A Christchurch man is struggling to get on the housing ladder because New Zealand's banks don't offer sharia-compliant loans.
Hisham El Zeiny has lived in New Zealand for 21 years but is unable to buy his own home, partly because paying or receiving interest is forbidden in Islam and the country's banks don't offer alternative finance options.
The 66-year-old, a former imam of the El Noor Mosque who now works as a cooking and Arabic tutor, said Muslims view the process of making money through lending as "usury".
Without easy access to alternatives from traditional interest-earning mortgages, Muslims are stuck between a rock and a hard place.
"In a way it stops you from growing your roots in New Zealand because you feel like you're still there on a temporary basis," El Zeiny said. "But if you [had] your own house and your nationality, you feel as though you really belong."
According to the 2018 census, there are over 60,000 Muslims in the country, and with most Western countries offering sharia-compliant mortgage options, Kiwi Muslims feel let down by the lack of accommodating banking infrastructure.
IT worker Ilyas Ahmed said he had also struggled to get into New Zealand's housing market because of a lack of Sharia-compliant finance options.
"I would really like to buy a home for my family as much as anyone else, but there are no options available in New Zealand that would enable me to achieve that," he said. "I have been renting for the last 15 years and have used my savings to buy land back home as there are interest-free options available there."
The mens' stories aren't unique, and despite our increasingly diverse nation, sharia-compliant banking doesn't appear to be on the cards for New Zealand account holders.
A New Zealand Bankers' Association spokesperson said banks were constantly responding to customer preferences but they weren't seeing "that kind of demand" for sharia-compliant loans.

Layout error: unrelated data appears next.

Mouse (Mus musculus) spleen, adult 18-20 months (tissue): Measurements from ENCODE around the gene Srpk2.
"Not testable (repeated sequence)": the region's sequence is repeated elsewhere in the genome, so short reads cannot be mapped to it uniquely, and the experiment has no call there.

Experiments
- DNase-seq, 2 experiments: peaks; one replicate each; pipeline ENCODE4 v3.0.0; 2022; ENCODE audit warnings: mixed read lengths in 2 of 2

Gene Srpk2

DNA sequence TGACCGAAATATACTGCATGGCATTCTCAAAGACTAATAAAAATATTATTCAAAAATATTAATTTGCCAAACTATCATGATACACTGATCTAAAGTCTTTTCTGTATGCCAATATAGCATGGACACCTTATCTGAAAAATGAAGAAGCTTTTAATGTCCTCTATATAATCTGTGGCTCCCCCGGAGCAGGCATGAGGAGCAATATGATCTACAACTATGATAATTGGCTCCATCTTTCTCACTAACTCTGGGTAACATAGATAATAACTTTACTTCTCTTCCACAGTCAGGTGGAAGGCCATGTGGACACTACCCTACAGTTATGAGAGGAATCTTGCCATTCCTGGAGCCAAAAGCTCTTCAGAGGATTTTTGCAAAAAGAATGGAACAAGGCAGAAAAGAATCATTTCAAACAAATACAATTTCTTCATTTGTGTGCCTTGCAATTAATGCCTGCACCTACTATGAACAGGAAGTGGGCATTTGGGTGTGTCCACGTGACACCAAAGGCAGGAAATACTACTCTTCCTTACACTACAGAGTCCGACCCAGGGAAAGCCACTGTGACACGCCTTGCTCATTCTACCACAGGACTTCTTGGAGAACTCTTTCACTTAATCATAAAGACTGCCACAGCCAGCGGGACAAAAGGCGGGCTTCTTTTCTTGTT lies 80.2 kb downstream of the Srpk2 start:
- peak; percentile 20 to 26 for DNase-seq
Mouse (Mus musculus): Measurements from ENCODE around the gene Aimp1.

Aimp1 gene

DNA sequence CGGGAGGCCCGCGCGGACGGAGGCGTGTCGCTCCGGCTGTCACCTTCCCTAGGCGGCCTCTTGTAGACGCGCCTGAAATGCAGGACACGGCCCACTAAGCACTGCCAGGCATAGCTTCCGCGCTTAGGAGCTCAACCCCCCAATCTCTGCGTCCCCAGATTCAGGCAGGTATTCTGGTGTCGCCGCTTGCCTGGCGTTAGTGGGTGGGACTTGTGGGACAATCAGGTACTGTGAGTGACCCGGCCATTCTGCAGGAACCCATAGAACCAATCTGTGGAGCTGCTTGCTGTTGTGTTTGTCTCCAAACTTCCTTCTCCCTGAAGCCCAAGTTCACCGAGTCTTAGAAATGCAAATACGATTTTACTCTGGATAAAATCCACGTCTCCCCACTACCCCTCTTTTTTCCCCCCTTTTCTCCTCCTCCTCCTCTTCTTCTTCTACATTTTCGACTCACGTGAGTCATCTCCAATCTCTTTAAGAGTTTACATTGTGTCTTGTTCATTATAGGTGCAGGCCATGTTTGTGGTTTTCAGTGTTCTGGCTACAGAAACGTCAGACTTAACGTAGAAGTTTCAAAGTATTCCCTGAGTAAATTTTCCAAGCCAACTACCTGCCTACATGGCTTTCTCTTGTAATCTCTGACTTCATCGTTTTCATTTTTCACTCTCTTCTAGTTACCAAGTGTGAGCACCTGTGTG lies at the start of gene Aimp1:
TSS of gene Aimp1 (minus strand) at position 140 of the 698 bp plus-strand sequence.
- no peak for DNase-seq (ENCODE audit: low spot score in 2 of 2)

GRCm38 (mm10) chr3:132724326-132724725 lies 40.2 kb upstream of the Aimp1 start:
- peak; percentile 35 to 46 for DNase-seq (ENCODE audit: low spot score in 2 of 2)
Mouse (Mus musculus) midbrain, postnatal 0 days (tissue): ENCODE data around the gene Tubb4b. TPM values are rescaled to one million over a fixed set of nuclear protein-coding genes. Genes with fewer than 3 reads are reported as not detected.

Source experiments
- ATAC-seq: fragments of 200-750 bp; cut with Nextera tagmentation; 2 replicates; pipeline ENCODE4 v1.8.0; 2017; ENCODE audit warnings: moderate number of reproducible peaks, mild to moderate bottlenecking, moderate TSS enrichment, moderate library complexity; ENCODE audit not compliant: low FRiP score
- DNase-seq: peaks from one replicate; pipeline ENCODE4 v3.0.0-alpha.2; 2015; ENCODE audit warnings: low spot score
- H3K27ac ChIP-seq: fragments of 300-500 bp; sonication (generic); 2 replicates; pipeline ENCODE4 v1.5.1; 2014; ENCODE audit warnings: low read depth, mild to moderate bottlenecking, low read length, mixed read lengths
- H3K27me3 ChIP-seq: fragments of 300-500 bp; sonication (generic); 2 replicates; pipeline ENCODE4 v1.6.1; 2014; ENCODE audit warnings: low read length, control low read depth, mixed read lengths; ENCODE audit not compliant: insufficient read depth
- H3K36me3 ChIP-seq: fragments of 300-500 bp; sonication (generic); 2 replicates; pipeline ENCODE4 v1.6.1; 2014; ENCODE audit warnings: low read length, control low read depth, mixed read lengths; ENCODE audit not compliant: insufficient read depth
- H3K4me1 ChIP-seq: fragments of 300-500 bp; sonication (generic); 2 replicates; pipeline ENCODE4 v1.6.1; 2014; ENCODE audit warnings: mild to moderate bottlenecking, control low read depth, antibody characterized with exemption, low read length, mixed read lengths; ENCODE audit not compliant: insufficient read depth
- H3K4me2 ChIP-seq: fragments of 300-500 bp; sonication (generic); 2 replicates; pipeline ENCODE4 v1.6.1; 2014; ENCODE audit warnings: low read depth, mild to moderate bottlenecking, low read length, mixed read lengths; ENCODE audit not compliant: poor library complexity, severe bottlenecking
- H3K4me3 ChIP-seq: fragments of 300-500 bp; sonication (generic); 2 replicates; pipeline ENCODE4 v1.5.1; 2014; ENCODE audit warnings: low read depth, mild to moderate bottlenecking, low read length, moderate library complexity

Islamic scholar and Avondale Islamic Centre Imam, Muhammed Shaakir Ismail, said the lack of viable alternatives had driven most of his members to take on conventional finance, which was effectively un-Islamic.
"It's a theme that comes up often unfortunately, it's a great challenge for Muslims," Ismail said.
Amanah Ethical is the only sharia-compliant KiwiSaver and investment scheme in the country, however they do not offer mortgages.
Managing director Brian Henry said the group would like to have an Islamic mortgage option within 10 years although this would require major investors and would cost in the order of a billion dollars to start up.
Banks in New Zealand aren't openly entertaining the idea of offering sharia-finance, however, Kiwibank said they had looked into what was required to offer the home loans, however they were unable to provide them at this time.
The Reserve Bank said although it doesn't have a system-wide view of all products, they were not aware of any sharia-compliant banking product being offered in New Zealand and it was up to individual banks to decide what services they offered clients.
New Zealand is lagging behind Australia when it comes to offering the inclusive banking option.
In Australia, there are several home loan institutions offering compliant finance, such as lease-to-own transactions, where banks purchase the house and sell it to the buyer at a higher price.
With rents rising across the nation and competition only heating up in the housing market, the clock is ticking for Muslims in New Zealand who are waiting for a 'Halal' (not forbidden) banking service.